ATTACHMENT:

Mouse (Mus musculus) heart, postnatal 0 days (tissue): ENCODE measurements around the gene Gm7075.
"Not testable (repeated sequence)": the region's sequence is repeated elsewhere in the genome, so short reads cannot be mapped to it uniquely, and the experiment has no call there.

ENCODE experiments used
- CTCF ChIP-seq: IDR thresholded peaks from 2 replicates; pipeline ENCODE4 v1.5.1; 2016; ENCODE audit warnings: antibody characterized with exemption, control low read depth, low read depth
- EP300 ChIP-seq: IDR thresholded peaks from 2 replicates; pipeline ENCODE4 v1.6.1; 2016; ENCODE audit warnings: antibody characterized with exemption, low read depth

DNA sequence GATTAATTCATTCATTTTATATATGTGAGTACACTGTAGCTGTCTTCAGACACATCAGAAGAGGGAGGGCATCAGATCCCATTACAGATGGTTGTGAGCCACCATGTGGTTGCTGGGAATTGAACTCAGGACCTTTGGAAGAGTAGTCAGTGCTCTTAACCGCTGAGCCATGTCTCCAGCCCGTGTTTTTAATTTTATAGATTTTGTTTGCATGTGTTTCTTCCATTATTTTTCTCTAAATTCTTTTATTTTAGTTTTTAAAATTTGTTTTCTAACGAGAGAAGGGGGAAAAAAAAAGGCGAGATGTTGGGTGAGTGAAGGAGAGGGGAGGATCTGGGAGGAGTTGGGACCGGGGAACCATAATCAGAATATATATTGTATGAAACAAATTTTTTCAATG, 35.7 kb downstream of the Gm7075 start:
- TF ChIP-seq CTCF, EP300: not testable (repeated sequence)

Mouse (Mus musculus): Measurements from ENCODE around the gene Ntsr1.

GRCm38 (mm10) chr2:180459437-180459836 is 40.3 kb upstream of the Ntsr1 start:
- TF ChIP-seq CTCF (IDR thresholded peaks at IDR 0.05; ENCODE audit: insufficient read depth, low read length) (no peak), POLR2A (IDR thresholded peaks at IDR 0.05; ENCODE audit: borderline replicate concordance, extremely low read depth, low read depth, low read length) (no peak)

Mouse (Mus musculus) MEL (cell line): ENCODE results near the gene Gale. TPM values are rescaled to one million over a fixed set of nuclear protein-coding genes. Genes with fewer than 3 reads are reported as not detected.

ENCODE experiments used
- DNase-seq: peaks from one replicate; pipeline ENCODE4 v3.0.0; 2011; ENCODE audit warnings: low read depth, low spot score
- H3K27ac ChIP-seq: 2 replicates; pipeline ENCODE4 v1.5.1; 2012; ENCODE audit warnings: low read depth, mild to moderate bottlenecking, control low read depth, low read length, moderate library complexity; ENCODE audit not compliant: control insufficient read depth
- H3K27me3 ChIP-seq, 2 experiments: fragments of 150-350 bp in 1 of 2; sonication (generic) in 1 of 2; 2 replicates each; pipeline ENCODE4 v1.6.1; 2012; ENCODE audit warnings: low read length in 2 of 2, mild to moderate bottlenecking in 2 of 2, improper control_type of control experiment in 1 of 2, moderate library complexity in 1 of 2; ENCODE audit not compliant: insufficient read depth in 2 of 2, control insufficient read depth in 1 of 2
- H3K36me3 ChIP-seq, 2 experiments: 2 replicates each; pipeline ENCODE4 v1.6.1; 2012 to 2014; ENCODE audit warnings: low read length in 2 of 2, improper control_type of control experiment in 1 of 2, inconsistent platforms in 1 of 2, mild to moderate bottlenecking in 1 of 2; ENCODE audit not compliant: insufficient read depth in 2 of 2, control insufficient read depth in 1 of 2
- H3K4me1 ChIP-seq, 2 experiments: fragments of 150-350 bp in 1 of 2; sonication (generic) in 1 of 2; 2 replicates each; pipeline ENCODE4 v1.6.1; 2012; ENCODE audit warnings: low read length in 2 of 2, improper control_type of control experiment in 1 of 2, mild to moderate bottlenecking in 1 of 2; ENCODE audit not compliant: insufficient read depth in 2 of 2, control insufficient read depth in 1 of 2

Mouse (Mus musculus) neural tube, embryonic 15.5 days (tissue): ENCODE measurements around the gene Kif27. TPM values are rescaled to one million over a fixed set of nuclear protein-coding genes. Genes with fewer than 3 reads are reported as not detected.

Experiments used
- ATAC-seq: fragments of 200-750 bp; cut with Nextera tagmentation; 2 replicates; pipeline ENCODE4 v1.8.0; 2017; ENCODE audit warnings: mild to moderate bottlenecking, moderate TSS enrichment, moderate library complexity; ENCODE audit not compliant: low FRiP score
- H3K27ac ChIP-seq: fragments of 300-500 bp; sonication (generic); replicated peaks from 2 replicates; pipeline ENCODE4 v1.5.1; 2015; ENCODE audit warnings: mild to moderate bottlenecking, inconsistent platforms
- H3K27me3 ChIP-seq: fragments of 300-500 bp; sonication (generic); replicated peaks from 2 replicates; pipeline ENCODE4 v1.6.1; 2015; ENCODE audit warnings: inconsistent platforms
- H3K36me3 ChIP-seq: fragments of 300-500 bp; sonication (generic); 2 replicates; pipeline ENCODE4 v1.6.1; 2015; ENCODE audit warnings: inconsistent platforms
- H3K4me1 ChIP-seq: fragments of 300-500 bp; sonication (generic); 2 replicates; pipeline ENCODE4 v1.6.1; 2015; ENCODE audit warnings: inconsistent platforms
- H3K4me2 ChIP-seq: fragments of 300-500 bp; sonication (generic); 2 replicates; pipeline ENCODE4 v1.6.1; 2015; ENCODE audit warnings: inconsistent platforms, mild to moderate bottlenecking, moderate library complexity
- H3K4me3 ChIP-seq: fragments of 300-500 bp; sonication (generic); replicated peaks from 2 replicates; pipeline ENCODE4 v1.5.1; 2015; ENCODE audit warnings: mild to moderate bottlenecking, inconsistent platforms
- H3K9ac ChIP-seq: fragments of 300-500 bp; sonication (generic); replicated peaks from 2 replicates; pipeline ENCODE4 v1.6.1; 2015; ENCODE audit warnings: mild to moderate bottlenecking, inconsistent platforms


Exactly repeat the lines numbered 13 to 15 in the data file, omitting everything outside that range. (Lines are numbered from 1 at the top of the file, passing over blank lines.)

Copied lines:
- DNase-seq: peaks from one replicate; pipeline ENCODE4 v3.0.0; 2011; ENCODE audit warnings: low read depth, low spot score
- H3K27ac ChIP-seq: 2 replicates; pipeline ENCODE4 v1.5.1; 2012; ENCODE audit warnings: low read depth, mild to moderate bottlenecking, control low read depth, low read length, moderate library complexity; ENCODE audit not compliant: control insufficient read depth
- H3K27me3 ChIP-seq, 2 experiments: fragments of 150-350 bp in 1 of 2; sonication (generic) in 1 of 2; 2 replicates each; pipeline ENCODE4 v1.6.1; 2012; ENCODE audit warnings: low read length in 2 of 2, mild to moderate bottlenecking in 2 of 2, improper control_type of control experiment in 1 of 2, moderate library complexity in 1 of 2; ENCODE audit not compliant: insufficient read depth in 2 of 2, control insufficient read depth in 1 of 2